OCZ has added a low profile version of the Vertex 3 to their SSD portfolio. The drive has a height of 7mm, which is 2.5mm slimmer than most 2.5" drives are. Other specifications match the regular Vertex 3, so reading our Vertex 3 review will give you an idea of the performance, but below is a specification table in case you don't remember the main details off hand:

OCZ Vertex 3 Low Profile Specifications
Capacity 60GB 120GB 240GB 480GB
Interface SATA 6Gb/s
Number of NAND Packages 8 16 16 16
Number of Die per Package 1 1 2 4
Sequential Read 535MB/s 550MB/s 550MB/s 530MB/s
Sequential Write 480MB/s 500MB/s 520MB/s 450MB/s
Max 4K Random Write 80K IOPS 85K IOPS 85K IOPS 35K IOPS

A Canadian retailer, Canada Computers, is already listing the low profile versions and pricing appears to be slightly higher compared to normal Vertex 3. However, Canada Computers has not received any stock yet so the prices may not be final yet. Availability is unknown as of now but expect to see these SSDs in stores within a week or two.

We are definitely experiencing a shift towards smaller form factors in storage devices and computing in general. Especially Intel's Ultrabook project is fuel for the fire because in order to meet Intel's strict dimension limitations, it's necessary to use either mSATA SSDs or thinner 2.5" SSDs/HDDs. On top of that, the internal components of SSDs don't usually even need the extra 2.5mm and making a drive 7mm instead of 9.5mm is only a matter of shaving off some of the chassis. I'll give you a sneak preview of our Plextor M3 Pro review to demonstrate this:

Plextor M3 - 9.5mm tall

Plextor M3 Pro - 7mm tall

Both SSDs have exactly the same PCBs and the only thing that makes the M3 Pro thinner is the fact that it has thinner thermal pads. What this means is that pretty much any 2.5" SSD could be turned into a 7mm model without even modifying the PCB.

I would like to see more hybrid approaches like what Intel is doing, though. Hybrid in this case means that there's a riser attached by screws that turns a 7mm SSD into a 9.5mm SSD. Some laptops are designed for 9.5mm drives and a 7mm drive might jiggle inside the laptop.

Example of the use of a riser

Having a riser means the user doesn't need to decide between 7mm and 9.5mm as you can easily remove the riser if you need to fit drive inside a computer that only takes 7mm drives. Of course, offering 7mm and 9.5mm drives like OCZ and Plextor are doing is better than offering only 9.5mm drives, but using a riser still looks like the best option.

Source: OCZ

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  • Solidstate89 - Sunday, May 20, 2012 - link

    1) mSATA uses a modified miniPCI-e interface. There's nothing remotely slow about them. They're as fast as any SATA 6Gb/s drives.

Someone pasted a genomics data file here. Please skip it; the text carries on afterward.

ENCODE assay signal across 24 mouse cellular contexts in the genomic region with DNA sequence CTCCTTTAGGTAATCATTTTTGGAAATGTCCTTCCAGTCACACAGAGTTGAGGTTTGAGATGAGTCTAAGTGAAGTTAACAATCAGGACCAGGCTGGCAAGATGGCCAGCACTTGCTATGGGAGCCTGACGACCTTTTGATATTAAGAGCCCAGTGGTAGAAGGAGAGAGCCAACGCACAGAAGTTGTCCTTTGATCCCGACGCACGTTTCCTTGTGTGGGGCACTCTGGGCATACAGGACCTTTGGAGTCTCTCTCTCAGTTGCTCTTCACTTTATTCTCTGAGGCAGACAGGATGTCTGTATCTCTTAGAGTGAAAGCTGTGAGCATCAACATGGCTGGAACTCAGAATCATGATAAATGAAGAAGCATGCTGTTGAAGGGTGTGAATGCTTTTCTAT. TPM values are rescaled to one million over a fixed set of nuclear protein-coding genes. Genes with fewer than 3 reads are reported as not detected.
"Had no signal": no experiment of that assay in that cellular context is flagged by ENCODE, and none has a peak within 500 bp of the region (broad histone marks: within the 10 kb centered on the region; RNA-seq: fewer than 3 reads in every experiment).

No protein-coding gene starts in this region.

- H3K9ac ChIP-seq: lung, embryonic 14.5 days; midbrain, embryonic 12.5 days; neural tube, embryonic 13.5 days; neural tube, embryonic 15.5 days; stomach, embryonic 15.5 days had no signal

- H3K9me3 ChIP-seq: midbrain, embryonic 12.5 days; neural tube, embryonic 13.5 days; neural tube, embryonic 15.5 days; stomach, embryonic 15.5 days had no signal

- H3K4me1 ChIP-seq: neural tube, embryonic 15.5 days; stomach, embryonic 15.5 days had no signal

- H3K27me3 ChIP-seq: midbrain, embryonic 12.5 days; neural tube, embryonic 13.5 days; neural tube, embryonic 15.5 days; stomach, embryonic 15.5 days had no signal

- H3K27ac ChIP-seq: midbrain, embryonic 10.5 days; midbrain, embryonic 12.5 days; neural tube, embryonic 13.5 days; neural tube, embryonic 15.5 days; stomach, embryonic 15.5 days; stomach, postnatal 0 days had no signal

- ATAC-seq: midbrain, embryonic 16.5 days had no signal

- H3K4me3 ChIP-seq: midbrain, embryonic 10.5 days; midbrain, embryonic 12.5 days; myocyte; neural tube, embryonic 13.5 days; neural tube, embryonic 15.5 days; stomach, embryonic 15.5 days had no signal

2) Soldered NAND does NOT cost more for the manufacturer. Not by a long shot. They're much cheaper to implement. It's only a con for the consumer, not the manufacturer.

    So yes, mSATA is superior in every way to thin 2.5" based SSDs when it comes to Ultrabooks.
  • MrSpadge - Monday, May 21, 2012 - link

    The interface is fine, but you can't put as many NAND packages onto them. This limits the amount of parallel channels to ~8, whereas "full size" SSDs can easily make use of 16.
  • B3an - Monday, May 21, 2012 - link

    mSATA drives are not slower. Where did that come from??

    Infact not long ago on Anandtech they had an article on the Micron C400 mSATA. Go look it up. It's fast.

    All Ultrabooks use mSATA for SSD's because they make far more sense.
  • Kristian Vättö - Monday, May 21, 2012 - link

    Not all Ultrabooks use mSATA SSDs. E.g. Acer Aspire S3 uses Micron's C400, and that's the 2.5" version:


    Sure, many use mSATA SSDs but especially Ultrabooks that have models with standard HDDs use regular 2.5" SSDs as that allows the OEM to use the same design.
  • cjb110 - Friday, May 18, 2012 - link

    Don't both types have their bottom screws in the same place?

    So everything should be made low profile, and risers for those that want higher profile.
  • JarredWalton - Friday, May 18, 2012 - link

    The risers actually go on the top of the SSD -- the power and SATA connectors are always on the bottom in the same position. So unfortunately you can't mount, say, an Intel riser onto an OCZ SSD (unless it's designed to take the riser).
  • kmmatney - Tuesday, May 22, 2012 - link

    Why do you need to screw in the riser? it's just a spacer, so just placing it on top should do the job. A thin piece of cardboard would work as well - I've had to do that with some of my external USB enclosures.
  • dagamer34 - Friday, May 18, 2012 - link

    Considering there are gumstick SSD form factors, LP seems like a waste of space that could be better used for a larger battery.
  • Omoronovo - Friday, May 18, 2012 - link

    That would also then require a custom form factor that hard disks wouldn't be able to fit into easily. The point of these low profile drives is that they are still standard components, and will fit anywhere a 2.5" drive will - to replace hard disks in laptops for example.

    Using miniature SSD's will be a good long term proposition for when SSD's become both large enough (capacity) and resilient enough to last the lifetime of the device it's placed into, being the only primary drive. The ultrabook format is definitely the main area where this would seem promising, since as you say it could be used to save space and fit a larger battery.
  • dananski - Friday, May 18, 2012 - link

    How have we ended up with standard units of drive size being a mix of SI and imperial?

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